To be candid, I can't speak intelligently on the different classifications of the deserts I've walked through so far.
I've seen and felt subtle differences between the dry stretches of the first 500 miles. But until the Mojave section, none of the geographical differences affected my routine.
North out of Los Padres National Forest on Tuesday afternoon, I reached the sparsely populated desert community of Neenach.
This town sits on the western arm of the Mojave Desert, a 25,00 square mile expanse of land that includes the hottest place on Earth, the Badwater Basin of Death Valley (282 feet below sea level).
Elevation is an important factor when considering temperature. The Mojave section of the PCT goes as low as 3,000 feet elevation for a roughly 50 mile stretch after Neenach. For a hiker this means hot mornings and thermometers reaching 100 F by noon. Gone were the nights of 27 F lows in the Los Angeles National Forest. For the two nights I spent walking this stretch, the overnight lows hit 75 F.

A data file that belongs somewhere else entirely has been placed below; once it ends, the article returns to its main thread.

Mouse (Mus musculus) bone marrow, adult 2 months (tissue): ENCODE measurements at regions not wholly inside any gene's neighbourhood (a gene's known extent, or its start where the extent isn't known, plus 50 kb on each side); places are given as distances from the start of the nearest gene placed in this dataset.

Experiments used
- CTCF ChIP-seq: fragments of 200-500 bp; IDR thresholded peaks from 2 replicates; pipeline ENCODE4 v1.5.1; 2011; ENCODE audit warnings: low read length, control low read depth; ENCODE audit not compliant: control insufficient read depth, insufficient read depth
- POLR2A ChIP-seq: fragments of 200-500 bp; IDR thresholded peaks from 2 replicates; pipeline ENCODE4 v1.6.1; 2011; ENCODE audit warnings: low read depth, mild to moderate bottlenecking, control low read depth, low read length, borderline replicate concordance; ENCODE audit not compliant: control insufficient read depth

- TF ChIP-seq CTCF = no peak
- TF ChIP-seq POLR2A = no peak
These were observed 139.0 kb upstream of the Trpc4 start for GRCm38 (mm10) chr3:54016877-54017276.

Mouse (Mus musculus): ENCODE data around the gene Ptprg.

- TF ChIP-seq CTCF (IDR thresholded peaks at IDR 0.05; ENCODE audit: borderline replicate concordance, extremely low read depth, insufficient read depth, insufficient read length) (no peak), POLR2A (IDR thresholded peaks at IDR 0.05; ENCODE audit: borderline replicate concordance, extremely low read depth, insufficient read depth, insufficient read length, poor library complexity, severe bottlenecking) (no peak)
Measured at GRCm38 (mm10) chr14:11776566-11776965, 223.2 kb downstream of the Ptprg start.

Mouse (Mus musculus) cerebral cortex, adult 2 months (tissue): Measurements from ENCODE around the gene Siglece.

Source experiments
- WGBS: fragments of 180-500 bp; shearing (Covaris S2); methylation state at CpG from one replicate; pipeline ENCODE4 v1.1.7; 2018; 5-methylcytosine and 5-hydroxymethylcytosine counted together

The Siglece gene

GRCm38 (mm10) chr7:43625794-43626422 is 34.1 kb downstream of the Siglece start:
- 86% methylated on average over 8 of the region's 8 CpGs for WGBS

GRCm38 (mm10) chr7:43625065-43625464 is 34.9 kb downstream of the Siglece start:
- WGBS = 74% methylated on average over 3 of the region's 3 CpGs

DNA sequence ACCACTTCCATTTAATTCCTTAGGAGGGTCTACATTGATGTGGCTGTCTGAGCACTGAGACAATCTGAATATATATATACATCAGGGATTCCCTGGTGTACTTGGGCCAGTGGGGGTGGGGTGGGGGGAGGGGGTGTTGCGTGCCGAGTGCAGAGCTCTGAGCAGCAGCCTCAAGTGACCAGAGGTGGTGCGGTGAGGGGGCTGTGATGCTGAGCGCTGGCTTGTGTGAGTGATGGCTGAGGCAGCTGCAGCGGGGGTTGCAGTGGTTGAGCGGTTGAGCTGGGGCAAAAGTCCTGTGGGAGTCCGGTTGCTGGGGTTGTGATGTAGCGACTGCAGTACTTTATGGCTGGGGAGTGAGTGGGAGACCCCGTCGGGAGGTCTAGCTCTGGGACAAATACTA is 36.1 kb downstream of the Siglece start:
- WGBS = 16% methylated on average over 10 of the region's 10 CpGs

In order to manage this type of heat almost all hikers adjust their routine. Out of Neenach I walked with Presente (the Peace Corps alum with a world class heart) from 5pm to 10 pm. We covered about 11 of the 50 miles. The next morning we were on the trail by 5 am and covered another 14 miles by noon.
That hike until noon brought us to the final water source of this Mojave stretch. A small, trickle of a stream, and a large tree were an oasis of sorts, providing refuge to at least a dozen hikers while I was there.
Many of these hikers, like me, woke up early to rack up the miles. Some hiked through the night, and were unsuccessfully trying to sleep the day away until cooler temperatures.
Other, less fortunate hikers behind us, unable to manage their energy to make it to this tree, were taking a siesta by a bridge about 7 miles back.
To attack the 25 waterless miles ahead I left by 4pm and hiked alone until 10 pm. Presente, whose pace is as steady as a locomotive, had moved further ahead than me after the siesta.
The next morning I was up by 5:30 am, and covered the 17 remaining miles to the highway leading to Tehachapi 1pm.
With three other solo hikers, we hitched a 12 mile ride to Tehachapi within a half hour.
The Mojave routine was totally out of character for me so far, but a great experience none the less.
PCT Mile 566.
Out on the trail I saw Coppertone again, for the third time, with rootbeer floats in hand.